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“Anyone Watching This Will See That We Are Real People”: The Golden Bachelor and Ageism in Media

Original illustration by Kaitlyn Stanton '26, an Illustration major at RISD

“He doesn’t have gray hair; he has wisdom highlights,” the narrator of the newest Bachelor spin-off series said in a July promotional trailer. The Golden Bachelor, which premiered in late September on ABC, stars 72-year-old widower Gerry Turner and 22 single women—all of whom are 60 years or older—competing for his love. The idea of a Bachelor series featuring older contestants has been in the works since before the pandemic, with executives remarking that it could be an “interesting dynamic” to look at “through the ‘Bachelor’ prism.”

Many seem to agree with this sentiment. Comments under promotional content for the show expressed general interest in the concept, with one user calling it “the version of The Bachelor every woman truly wants.” The American Association of Retired Persons (AARP), which represents 38 million Americans over the age of 50 (making it the largest interest group in the country), has written extensively about The Golden Bachelor, encouraging members to take advantage of screenings at one of its 200+ retirement communities. Ultimately, the series debut saw nine million viewers, not including streaming service watchers.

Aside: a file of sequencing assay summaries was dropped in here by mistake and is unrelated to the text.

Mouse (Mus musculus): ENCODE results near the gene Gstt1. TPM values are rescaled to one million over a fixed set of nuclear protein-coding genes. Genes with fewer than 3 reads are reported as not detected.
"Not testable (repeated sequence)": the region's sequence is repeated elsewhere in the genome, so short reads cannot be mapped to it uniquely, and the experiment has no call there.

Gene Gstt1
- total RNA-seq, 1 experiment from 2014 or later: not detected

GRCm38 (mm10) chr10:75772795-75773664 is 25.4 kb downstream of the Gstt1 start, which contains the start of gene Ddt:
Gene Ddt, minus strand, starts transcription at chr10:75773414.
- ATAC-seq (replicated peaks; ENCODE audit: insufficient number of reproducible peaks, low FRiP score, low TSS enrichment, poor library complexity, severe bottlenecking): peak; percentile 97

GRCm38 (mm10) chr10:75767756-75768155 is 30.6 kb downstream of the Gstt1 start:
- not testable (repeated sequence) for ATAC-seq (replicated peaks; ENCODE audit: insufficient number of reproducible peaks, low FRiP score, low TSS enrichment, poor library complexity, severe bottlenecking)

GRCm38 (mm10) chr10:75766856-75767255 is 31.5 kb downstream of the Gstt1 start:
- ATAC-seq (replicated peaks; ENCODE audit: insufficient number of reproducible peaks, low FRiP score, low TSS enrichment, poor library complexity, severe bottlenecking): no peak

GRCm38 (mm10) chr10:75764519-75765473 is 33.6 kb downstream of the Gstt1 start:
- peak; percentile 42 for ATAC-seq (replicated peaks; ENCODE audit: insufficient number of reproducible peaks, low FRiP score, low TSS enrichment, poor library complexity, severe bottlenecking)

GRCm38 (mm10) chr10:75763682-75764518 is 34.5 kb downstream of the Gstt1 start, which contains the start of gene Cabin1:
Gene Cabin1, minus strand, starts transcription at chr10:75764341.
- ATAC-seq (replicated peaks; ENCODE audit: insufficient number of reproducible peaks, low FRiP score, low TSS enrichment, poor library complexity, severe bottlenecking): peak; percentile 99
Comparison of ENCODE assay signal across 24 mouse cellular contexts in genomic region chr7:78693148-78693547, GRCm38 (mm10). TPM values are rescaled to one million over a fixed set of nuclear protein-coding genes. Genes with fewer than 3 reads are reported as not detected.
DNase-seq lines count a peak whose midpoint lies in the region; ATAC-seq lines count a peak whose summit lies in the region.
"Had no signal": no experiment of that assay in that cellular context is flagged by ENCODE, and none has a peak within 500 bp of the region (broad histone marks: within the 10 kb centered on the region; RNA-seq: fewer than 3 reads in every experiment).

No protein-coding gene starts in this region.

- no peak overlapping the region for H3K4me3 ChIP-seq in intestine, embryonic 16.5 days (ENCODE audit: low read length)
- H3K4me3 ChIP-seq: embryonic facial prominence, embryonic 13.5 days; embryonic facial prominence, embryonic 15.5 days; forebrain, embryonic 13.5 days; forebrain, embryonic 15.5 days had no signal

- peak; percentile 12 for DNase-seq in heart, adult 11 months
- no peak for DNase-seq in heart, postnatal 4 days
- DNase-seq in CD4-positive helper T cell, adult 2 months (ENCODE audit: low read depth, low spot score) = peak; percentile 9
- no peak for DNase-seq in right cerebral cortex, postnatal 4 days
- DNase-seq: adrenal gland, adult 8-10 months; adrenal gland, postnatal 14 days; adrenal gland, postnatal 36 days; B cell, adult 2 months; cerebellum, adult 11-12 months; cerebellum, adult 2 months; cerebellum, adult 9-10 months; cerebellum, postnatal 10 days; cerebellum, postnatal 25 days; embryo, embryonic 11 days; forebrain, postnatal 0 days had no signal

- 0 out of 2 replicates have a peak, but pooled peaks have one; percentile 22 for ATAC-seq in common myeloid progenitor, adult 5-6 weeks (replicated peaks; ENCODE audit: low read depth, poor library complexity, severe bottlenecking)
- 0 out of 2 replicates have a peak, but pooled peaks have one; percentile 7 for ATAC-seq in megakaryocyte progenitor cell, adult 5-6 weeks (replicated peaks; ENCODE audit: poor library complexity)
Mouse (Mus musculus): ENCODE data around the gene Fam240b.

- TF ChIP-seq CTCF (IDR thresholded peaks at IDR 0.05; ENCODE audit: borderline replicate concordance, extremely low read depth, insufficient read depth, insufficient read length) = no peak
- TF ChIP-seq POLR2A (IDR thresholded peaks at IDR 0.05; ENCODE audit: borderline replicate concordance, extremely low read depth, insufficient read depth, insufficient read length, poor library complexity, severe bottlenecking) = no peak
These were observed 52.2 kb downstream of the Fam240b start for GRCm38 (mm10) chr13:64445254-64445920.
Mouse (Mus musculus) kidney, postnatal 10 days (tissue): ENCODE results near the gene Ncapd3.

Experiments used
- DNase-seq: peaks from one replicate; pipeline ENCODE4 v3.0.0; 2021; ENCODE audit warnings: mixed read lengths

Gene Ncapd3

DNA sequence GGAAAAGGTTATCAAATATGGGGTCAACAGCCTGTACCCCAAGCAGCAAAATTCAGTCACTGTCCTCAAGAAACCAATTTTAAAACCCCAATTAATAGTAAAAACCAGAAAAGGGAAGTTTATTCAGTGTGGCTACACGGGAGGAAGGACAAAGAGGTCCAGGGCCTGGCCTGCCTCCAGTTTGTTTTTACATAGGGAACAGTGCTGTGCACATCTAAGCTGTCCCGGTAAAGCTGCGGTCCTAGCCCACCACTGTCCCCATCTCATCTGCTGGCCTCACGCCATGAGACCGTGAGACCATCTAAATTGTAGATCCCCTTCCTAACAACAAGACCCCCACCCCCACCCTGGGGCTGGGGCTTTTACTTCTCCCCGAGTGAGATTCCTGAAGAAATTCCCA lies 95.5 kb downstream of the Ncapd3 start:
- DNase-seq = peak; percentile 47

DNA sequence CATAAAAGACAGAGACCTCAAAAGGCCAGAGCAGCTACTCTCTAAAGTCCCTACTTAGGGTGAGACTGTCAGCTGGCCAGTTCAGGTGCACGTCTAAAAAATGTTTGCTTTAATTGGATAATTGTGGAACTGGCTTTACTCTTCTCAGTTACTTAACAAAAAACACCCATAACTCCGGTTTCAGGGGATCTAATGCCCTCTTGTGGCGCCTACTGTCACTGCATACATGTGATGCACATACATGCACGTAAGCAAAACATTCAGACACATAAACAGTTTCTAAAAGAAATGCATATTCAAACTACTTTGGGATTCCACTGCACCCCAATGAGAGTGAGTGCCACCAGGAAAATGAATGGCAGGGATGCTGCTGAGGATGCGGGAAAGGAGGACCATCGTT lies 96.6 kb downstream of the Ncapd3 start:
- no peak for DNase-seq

While the show’s popularity is impressive, The Golden Bachelor can provide more than entertainment value or profit: More expansive representations of older Americans in media have the potential to influence perceptions of this population, enforcing the notion that they are autonomous individuals who are capable of lively social and romantic relationships.